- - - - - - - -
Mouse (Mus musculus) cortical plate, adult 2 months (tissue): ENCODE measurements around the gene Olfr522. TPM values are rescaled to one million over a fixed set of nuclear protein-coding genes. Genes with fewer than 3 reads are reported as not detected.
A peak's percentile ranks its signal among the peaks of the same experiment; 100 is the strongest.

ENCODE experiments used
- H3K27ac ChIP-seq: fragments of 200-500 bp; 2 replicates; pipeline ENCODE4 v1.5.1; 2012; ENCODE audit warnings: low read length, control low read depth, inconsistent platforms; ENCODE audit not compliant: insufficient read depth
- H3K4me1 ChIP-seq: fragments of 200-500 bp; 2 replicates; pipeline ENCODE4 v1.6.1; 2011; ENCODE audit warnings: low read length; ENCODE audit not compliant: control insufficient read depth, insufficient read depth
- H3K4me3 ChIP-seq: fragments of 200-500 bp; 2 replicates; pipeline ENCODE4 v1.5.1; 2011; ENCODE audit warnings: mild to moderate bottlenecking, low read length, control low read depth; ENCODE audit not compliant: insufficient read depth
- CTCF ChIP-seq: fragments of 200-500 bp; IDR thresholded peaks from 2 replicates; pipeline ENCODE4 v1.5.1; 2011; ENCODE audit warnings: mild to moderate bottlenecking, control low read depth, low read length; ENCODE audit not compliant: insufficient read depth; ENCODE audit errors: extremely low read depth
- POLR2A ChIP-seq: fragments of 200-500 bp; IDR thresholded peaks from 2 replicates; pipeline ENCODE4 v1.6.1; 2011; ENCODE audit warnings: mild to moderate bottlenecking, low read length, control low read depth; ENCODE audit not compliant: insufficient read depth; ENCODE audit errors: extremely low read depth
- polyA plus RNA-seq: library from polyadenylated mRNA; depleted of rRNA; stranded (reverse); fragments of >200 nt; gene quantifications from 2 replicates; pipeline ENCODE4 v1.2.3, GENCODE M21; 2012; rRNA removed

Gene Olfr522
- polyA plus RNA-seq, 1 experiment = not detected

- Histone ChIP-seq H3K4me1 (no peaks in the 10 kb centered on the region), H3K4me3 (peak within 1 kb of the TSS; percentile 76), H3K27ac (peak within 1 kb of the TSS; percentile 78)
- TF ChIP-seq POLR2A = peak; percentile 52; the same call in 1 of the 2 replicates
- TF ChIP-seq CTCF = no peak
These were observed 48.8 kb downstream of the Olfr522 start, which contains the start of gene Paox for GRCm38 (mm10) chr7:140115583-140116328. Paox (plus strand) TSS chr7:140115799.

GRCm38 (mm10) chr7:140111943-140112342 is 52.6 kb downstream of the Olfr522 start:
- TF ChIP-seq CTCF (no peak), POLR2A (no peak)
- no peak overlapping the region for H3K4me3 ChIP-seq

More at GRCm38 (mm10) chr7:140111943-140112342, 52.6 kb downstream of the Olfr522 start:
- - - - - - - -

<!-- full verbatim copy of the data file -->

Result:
Mouse (Mus musculus) cortical plate, adult 2 months (tissue): ENCODE measurements around the gene Olfr522. TPM values are rescaled to one million over a fixed set of nuclear protein-coding genes. Genes with fewer than 3 reads are reported as not detected.
A peak's percentile ranks its signal among the peaks of the same experiment; 100 is the strongest.

ENCODE experiments used
- H3K27ac ChIP-seq: fragments of 200-500 bp; 2 replicates; pipeline ENCODE4 v1.5.1; 2012; ENCODE audit warnings: low read length, control low read depth, inconsistent platforms; ENCODE audit not compliant: insufficient read depth
- H3K4me1 ChIP-seq: fragments of 200-500 bp; 2 replicates; pipeline ENCODE4 v1.6.1; 2011; ENCODE audit warnings: low read length; ENCODE audit not compliant: control insufficient read depth, insufficient read depth
- H3K4me3 ChIP-seq: fragments of 200-500 bp; 2 replicates; pipeline ENCODE4 v1.5.1; 2011; ENCODE audit warnings: mild to moderate bottlenecking, low read length, control low read depth; ENCODE audit not compliant: insufficient read depth
- CTCF ChIP-seq: fragments of 200-500 bp; IDR thresholded peaks from 2 replicates; pipeline ENCODE4 v1.5.1; 2011; ENCODE audit warnings: mild to moderate bottlenecking, control low read depth, low read length; ENCODE audit not compliant: insufficient read depth; ENCODE audit errors: extremely low read depth
- POLR2A ChIP-seq: fragments of 200-500 bp; IDR thresholded peaks from 2 replicates; pipeline ENCODE4 v1.6.1; 2011; ENCODE audit warnings: mild to moderate bottlenecking, low read length, control low read depth; ENCODE audit not compliant: insufficient read depth; ENCODE audit errors: extremely low read depth
- polyA plus RNA-seq: library from polyadenylated mRNA; depleted of rRNA; stranded (reverse); fragments of >200 nt; gene quantifications from 2 replicates; pipeline ENCODE4 v1.2.3, GENCODE M21; 2012; rRNA removed

Gene Olfr522
- polyA plus RNA-seq, 1 experiment = not detected

- Histone ChIP-seq H3K4me1 (no peaks in the 10 kb centered on the region), H3K4me3 (peak within 1 kb of the TSS; percentile 76), H3K27ac (peak within 1 kb of the TSS; percentile 78)
- TF ChIP-seq POLR2A = peak; percentile 52; the same call in 1 of the 2 replicates
- TF ChIP-seq CTCF = no peak
These were observed 48.8 kb downstream of the Olfr522 start, which contains the start of gene Paox for GRCm38 (mm10) chr7:140115583-140116328. Paox (plus strand) TSS chr7:140115799.

GRCm38 (mm10) chr7:140111943-140112342 is 52.6 kb downstream of the Olfr522 start:
- TF ChIP-seq CTCF (no peak), POLR2A (no peak)
- no peak overlapping the region for H3K4me3 ChIP-seq

More at GRCm38 (mm10) chr7:140111943-140112342, 52.6 kb downstream of the Olfr522 start: